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SNES Can these SNES JR consoles be repaired?

Michael0526

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I was hoping someone might be able to provide some guidance on possibly repairing these SNES boards. So I have recently learned to solder and have been practicing quite a bit. I have been able to successfully install XenoGC mod chips into gamecubes, and thought an RGB amp installation would be rather simple and a good "next step". Both of these were purchased on eBay with the seller being fully transparent about them not working, but not to the extent of the condition they are in. Both are from botched RGB amp installs, on the 1st console (Console A) the pad is lifted from the CPUN chip pin, and the underside is missing a pad as well. The vias are filled with solder, I tried using a soldering wick to clear them but am unable to do so. On the 2nd console, (Console B) you can clearly see the scorched board, missing pins, pads, and traces. The underside is more of the same. I would imagine console 1 would be easier and more practical to repair, I just don't know how to go about getting the pad repaired, or if I would still be able to install an RGB amp, which is ultimately what I want to do. It was recommended to me to use bodge wires, for console 2, by running them to other traces/pads; and again with this one, I don't even know where to begin or which traces I would be able to run wires to. As far as equipment, I do have a microscope along with a yoctosun magnified headpiece. Are either of these repairable, or should I just count my losses and buy a working SNES to RGB mod. Photos attached are labeled for Console A (SNES-A) and Console B (SNES-B) the BTM is abbreviation for bottom. Any insight would be greatly appreciated!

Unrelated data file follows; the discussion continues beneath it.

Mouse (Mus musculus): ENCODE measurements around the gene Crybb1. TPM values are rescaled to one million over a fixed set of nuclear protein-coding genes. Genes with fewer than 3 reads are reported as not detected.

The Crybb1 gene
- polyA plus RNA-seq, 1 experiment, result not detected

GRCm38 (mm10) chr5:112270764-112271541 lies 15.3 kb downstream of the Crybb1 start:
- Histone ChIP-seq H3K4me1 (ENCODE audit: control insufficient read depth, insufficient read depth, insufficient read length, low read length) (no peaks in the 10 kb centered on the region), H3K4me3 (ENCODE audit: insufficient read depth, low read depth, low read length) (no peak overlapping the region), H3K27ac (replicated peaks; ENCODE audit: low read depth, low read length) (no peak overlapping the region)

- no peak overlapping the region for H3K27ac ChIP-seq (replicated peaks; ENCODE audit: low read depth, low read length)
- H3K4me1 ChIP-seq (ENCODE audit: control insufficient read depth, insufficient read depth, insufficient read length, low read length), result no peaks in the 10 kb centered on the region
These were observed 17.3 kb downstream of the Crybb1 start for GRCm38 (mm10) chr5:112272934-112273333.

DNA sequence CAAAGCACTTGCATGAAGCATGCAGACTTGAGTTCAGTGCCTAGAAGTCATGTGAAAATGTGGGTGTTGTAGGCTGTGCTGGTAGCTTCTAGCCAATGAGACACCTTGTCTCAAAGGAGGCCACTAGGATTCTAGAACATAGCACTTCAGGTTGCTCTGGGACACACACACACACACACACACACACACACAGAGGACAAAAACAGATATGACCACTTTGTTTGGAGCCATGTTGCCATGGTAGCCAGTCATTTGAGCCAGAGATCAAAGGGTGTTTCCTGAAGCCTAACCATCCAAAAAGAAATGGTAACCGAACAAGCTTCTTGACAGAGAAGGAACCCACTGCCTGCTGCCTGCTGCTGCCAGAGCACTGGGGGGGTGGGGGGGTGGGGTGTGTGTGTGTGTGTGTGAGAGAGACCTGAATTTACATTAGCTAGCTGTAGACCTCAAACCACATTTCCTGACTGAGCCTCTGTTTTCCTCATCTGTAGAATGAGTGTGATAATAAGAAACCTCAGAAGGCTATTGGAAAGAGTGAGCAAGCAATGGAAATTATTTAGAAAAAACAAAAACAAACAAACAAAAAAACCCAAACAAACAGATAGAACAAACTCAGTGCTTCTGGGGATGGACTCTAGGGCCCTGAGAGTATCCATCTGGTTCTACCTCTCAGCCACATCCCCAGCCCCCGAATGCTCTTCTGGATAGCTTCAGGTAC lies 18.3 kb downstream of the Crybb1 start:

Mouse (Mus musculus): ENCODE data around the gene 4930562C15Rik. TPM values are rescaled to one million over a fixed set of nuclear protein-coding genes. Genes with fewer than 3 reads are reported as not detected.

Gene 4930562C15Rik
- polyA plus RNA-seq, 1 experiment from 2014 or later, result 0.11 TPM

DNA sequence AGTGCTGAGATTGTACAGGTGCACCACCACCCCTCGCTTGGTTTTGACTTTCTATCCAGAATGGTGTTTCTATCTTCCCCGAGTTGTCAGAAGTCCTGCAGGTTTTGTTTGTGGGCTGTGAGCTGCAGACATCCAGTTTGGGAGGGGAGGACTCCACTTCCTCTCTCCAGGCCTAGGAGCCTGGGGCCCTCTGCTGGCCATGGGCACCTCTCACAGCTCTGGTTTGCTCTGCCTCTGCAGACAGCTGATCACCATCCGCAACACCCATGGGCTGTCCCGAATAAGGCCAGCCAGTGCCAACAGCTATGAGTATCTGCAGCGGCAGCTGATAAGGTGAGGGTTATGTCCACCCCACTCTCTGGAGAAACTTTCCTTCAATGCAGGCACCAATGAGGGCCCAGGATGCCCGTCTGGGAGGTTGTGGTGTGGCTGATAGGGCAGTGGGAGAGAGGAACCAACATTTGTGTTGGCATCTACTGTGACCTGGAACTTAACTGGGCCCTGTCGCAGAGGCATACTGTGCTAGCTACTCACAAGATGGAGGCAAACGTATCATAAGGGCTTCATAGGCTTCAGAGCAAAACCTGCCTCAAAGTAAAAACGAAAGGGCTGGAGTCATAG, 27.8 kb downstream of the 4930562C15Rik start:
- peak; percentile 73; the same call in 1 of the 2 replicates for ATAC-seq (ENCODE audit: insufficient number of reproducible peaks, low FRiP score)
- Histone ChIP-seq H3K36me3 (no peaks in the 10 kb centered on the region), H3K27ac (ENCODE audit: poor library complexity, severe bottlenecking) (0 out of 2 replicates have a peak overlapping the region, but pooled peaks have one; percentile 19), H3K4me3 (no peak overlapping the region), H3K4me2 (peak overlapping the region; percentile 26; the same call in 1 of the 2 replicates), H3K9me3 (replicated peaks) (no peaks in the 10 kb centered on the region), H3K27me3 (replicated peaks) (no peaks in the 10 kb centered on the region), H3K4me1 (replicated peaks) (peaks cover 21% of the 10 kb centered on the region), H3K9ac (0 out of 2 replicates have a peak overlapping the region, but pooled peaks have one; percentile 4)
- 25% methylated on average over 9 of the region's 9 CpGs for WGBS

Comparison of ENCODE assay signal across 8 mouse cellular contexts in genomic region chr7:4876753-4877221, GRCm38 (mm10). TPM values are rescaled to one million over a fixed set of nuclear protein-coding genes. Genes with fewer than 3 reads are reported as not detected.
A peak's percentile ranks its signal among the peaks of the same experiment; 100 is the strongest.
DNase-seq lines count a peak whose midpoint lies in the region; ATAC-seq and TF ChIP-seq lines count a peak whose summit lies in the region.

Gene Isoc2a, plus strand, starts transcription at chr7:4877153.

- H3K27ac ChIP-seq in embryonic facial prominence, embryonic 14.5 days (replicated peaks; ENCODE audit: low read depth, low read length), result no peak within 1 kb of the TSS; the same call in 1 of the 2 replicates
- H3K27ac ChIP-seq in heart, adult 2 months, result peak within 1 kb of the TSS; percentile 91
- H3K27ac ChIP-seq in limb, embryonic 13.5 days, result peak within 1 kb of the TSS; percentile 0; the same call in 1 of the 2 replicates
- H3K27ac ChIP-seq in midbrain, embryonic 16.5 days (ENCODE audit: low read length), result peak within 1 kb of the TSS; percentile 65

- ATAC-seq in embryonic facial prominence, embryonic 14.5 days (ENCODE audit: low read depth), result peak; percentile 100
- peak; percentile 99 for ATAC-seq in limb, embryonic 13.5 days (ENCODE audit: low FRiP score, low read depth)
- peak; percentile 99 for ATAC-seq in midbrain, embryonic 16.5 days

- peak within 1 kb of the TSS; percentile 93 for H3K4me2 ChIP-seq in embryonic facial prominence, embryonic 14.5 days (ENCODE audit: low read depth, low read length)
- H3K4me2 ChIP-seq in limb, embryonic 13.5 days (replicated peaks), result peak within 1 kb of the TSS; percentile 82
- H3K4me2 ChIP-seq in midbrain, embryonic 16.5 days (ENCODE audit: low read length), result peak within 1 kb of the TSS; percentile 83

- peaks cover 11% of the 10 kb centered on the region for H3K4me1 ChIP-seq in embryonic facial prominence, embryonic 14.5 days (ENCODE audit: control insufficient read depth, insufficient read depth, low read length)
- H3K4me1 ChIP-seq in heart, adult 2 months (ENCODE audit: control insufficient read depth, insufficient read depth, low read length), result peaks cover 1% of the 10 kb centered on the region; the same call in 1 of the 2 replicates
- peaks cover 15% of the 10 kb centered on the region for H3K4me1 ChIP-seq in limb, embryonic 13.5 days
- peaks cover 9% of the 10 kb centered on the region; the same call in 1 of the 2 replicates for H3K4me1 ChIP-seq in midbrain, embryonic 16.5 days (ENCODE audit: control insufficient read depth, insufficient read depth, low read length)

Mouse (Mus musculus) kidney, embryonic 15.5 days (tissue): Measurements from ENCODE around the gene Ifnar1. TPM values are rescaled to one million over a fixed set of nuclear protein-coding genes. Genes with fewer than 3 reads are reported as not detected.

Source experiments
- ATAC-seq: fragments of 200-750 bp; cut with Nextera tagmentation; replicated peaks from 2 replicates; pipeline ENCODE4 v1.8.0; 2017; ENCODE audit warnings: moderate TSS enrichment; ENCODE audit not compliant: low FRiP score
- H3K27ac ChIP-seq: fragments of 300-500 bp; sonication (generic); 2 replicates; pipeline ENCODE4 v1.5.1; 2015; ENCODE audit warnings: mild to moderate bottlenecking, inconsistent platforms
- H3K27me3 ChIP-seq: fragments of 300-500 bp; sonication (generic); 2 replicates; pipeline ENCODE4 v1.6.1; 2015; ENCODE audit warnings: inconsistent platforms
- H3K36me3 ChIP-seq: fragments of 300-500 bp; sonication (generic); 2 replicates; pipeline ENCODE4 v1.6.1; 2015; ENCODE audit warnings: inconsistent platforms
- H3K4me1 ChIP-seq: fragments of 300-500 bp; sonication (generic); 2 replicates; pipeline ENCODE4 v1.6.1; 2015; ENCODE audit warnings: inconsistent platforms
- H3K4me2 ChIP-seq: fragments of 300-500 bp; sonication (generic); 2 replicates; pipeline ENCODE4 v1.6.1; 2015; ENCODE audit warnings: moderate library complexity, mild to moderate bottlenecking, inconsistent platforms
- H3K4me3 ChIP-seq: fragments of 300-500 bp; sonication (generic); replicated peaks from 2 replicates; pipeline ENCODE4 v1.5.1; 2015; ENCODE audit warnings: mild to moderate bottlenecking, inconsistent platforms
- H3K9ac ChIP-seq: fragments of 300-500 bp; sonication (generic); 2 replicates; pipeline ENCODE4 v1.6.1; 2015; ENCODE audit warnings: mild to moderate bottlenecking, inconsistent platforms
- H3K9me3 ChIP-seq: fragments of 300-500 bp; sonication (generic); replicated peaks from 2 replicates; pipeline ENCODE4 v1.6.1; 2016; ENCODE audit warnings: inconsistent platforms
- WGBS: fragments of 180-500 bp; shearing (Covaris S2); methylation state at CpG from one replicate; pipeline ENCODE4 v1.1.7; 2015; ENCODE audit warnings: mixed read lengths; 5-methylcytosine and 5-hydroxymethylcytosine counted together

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StevO9389

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I don't know about B but A definitely looks fixable. If finding the traces is all you need then this guy has you covered: Strip Club [PCB SCANS]. Hope that helps.
 

segasonicfan

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Yikes, not easy work. Yeah gonna need a new custom chip for that blown section. This looks like a $150 in labor to repair $50 console scenario. Also def microscope territory.
 

Ergot

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The chip isn't blown. They probably broke off the legs trying to connect the RGB lines back up and then ground away the chip to reveal the traces inside, but ended up taking off too much. I think it might still be repairable with some fine wire and a steady hand.
 

deadlegion

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I would keep console B for the parts bin.
I have no idea if console A is worth repairing, I've never actually had any of these but I do have two Super Famicoms.
 
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